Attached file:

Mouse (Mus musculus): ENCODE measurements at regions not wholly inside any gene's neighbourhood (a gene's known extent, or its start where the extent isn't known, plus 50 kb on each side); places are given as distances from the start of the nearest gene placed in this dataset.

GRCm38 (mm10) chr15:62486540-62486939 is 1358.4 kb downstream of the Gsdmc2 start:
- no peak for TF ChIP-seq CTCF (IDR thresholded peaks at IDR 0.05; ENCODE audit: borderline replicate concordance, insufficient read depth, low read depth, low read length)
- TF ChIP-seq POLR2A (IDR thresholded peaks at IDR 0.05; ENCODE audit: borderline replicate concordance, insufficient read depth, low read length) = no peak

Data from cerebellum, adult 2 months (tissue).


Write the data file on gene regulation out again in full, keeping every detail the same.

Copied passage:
Mouse (Mus musculus): ENCODE measurements at regions not wholly inside any gene's neighbourhood (a gene's known extent, or its start where the extent isn't known, plus 50 kb on each side); places are given as distances from the start of the nearest gene placed in this dataset.

GRCm38 (mm10) chr15:62486540-62486939 is 1358.4 kb downstream of the Gsdmc2 start:
- no peak for TF ChIP-seq CTCF (IDR thresholded peaks at IDR 0.05; ENCODE audit: borderline replicate concordance, insufficient read depth, low read depth, low read length)
- TF ChIP-seq POLR2A (IDR thresholded peaks at IDR 0.05; ENCODE audit: borderline replicate concordance, insufficient read depth, low read length) = no peak

Data from cerebellum, adult 2 months (tissue).